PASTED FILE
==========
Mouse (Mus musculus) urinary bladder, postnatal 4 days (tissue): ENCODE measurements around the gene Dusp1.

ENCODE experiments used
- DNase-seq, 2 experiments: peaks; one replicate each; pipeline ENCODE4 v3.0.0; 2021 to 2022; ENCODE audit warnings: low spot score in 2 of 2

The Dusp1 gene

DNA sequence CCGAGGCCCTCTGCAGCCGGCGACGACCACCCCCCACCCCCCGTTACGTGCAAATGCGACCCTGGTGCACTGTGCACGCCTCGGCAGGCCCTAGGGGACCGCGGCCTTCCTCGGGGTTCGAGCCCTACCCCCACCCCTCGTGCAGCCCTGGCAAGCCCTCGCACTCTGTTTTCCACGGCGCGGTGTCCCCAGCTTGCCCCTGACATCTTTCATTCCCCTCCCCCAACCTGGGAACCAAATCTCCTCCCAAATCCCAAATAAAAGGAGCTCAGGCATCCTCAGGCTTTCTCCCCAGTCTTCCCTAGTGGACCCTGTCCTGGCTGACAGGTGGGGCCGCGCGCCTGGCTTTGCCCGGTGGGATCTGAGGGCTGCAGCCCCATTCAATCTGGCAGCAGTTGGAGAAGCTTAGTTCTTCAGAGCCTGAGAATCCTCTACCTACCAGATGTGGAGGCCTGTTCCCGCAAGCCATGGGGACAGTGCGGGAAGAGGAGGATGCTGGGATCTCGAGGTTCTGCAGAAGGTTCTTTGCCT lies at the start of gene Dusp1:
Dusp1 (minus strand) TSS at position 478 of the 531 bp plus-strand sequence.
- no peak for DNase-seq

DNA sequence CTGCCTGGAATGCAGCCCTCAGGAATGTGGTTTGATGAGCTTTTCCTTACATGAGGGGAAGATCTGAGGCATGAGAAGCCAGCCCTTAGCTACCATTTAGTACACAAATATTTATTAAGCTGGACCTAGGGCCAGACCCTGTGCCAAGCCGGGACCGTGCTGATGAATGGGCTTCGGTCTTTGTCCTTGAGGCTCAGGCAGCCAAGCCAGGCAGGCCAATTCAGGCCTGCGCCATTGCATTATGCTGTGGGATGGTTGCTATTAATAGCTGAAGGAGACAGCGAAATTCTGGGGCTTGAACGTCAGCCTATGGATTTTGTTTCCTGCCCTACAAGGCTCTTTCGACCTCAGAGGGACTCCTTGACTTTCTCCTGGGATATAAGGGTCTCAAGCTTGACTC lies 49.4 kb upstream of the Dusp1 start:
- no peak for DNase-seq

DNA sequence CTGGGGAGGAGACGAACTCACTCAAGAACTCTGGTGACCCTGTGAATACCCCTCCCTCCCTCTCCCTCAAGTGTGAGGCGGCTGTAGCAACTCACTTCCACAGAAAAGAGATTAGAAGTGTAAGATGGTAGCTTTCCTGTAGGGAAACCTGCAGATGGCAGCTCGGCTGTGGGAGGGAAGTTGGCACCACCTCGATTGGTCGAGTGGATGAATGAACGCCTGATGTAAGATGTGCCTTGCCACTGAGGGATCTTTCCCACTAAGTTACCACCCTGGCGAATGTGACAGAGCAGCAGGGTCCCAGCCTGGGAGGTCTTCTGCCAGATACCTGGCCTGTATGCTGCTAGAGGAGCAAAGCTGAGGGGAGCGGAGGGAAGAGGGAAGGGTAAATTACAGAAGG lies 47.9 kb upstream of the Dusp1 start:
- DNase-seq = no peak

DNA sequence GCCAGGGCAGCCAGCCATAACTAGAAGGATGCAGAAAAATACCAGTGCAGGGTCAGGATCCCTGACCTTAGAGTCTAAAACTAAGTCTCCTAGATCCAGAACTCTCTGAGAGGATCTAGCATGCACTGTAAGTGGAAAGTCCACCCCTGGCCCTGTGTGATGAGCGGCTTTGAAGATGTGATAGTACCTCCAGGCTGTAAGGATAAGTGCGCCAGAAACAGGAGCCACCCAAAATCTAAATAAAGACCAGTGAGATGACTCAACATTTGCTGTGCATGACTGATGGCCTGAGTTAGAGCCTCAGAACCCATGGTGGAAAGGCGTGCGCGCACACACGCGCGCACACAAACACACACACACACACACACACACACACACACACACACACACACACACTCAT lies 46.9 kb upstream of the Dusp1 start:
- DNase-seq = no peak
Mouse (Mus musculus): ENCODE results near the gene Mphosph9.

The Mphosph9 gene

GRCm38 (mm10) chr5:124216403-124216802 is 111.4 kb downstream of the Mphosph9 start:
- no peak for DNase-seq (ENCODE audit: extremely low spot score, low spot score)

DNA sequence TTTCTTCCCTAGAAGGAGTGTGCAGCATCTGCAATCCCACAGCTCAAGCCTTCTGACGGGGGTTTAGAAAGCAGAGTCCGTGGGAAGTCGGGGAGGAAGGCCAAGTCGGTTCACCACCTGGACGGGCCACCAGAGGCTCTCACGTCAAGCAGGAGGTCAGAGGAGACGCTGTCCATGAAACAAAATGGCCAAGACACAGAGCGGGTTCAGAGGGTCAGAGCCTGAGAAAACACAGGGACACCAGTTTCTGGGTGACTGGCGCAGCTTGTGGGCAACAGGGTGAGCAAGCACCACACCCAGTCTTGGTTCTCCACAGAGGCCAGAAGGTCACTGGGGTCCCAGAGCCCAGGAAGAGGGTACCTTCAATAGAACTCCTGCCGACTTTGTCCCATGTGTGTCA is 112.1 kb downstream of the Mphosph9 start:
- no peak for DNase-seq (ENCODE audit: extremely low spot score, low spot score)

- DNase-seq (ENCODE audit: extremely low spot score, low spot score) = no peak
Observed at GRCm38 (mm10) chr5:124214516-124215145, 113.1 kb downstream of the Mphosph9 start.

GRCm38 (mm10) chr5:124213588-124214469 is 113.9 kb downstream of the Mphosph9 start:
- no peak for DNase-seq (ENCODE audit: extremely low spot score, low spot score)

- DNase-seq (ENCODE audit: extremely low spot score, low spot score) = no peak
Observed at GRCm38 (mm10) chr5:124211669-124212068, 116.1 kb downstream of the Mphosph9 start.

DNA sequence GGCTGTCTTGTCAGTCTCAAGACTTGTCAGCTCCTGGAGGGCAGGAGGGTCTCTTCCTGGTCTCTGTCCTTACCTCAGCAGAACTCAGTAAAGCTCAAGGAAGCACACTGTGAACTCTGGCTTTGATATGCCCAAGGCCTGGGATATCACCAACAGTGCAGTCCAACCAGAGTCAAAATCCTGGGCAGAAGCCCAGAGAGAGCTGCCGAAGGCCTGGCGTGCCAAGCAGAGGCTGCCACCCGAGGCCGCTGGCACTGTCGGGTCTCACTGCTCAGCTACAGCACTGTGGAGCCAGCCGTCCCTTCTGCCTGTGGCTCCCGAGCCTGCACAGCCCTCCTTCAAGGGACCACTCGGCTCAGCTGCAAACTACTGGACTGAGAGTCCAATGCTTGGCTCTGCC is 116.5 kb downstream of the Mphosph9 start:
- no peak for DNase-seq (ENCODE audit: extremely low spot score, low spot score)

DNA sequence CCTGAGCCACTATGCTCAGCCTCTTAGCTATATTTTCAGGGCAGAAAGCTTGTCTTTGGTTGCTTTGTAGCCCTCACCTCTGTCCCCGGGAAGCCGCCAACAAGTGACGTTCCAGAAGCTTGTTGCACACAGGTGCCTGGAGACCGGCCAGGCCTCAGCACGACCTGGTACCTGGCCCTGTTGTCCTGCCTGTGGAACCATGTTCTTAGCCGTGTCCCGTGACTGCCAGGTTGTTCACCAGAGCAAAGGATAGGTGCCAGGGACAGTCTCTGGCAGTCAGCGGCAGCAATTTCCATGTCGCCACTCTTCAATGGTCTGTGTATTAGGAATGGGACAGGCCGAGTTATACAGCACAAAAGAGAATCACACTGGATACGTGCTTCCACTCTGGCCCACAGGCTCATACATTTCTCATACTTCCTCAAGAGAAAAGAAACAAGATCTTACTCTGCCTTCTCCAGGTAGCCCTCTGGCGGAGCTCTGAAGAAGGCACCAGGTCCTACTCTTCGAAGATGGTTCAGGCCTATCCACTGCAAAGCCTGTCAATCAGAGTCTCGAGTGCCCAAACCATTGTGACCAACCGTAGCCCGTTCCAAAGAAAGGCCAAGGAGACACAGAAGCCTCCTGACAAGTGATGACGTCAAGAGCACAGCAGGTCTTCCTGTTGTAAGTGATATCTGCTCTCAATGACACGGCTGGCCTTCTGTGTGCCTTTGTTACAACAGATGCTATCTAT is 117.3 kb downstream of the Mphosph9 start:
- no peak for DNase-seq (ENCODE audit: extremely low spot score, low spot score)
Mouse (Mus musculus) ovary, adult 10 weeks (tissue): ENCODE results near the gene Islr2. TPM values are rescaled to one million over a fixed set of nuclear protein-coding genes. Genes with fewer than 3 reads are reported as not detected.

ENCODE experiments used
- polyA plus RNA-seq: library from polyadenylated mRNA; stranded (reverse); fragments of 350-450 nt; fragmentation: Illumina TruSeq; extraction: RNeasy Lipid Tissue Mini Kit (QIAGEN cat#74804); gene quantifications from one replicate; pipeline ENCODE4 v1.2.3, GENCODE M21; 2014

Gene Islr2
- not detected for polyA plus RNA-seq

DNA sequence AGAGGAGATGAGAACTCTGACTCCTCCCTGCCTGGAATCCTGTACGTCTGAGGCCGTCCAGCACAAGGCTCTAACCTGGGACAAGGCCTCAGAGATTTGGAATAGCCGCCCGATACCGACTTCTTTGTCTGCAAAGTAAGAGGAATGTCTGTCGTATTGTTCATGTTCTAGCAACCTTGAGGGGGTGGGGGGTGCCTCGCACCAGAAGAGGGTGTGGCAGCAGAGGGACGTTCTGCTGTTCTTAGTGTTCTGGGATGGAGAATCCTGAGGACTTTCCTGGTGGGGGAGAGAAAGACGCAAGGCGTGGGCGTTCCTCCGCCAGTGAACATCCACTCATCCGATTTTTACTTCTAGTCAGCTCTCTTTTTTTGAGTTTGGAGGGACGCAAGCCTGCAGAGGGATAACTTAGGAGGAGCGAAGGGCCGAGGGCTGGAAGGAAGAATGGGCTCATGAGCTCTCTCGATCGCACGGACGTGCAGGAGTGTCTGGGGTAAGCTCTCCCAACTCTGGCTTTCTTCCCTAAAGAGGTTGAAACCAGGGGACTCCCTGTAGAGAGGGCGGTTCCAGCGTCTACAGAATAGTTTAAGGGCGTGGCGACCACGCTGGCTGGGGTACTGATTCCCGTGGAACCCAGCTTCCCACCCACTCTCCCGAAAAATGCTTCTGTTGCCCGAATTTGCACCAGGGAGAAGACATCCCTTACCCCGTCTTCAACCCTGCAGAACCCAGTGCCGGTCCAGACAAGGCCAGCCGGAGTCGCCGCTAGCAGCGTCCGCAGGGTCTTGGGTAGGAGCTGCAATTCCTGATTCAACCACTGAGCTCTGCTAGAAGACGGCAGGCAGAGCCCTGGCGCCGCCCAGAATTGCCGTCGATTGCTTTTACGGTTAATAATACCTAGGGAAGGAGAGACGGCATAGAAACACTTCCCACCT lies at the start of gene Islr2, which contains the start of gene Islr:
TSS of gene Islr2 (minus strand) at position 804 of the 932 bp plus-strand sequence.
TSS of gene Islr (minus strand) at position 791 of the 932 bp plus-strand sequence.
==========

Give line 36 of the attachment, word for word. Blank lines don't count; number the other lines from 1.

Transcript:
TSS of gene Islr2 (minus strand) at position 804 of the 932 bp plus-strand sequence.